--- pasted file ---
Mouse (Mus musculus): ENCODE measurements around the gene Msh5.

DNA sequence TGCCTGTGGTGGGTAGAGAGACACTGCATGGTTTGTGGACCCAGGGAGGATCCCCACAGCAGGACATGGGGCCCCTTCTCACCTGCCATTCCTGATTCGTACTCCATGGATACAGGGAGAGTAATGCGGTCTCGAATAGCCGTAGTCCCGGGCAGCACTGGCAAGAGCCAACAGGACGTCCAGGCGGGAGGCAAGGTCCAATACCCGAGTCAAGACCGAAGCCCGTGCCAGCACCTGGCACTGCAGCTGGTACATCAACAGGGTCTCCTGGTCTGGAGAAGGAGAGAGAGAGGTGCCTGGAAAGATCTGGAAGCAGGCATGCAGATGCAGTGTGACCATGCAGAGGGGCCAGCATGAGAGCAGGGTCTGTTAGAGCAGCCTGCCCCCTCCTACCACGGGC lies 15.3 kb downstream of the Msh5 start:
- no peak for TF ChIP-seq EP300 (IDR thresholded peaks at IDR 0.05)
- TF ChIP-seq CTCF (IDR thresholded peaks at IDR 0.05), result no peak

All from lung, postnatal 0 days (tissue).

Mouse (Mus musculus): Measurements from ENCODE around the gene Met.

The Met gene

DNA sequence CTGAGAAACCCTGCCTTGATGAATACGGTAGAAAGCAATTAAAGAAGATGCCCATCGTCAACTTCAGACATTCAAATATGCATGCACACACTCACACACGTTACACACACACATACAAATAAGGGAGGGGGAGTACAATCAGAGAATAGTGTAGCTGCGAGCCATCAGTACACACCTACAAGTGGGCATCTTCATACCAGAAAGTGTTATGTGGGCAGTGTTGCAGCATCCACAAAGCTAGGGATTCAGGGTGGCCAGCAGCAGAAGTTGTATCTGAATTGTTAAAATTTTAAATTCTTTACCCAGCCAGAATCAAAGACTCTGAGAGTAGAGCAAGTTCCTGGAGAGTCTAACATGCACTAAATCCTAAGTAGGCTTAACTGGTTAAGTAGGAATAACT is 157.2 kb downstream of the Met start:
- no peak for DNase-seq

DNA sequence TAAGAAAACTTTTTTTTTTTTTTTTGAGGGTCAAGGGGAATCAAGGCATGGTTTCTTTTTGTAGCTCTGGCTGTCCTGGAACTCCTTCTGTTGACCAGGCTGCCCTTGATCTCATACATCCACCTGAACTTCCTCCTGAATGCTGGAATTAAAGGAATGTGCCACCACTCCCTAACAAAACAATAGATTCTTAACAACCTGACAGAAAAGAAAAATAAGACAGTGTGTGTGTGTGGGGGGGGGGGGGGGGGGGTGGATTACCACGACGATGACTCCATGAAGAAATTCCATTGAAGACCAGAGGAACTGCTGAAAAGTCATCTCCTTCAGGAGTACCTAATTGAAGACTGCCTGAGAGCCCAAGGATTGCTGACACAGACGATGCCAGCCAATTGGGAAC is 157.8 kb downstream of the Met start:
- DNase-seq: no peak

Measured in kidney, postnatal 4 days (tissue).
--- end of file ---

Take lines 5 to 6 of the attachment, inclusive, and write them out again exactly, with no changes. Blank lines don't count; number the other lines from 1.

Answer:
All from lung, postnatal 0 days (tissue).

Mouse (Mus musculus): Measurements from ENCODE around the gene Met.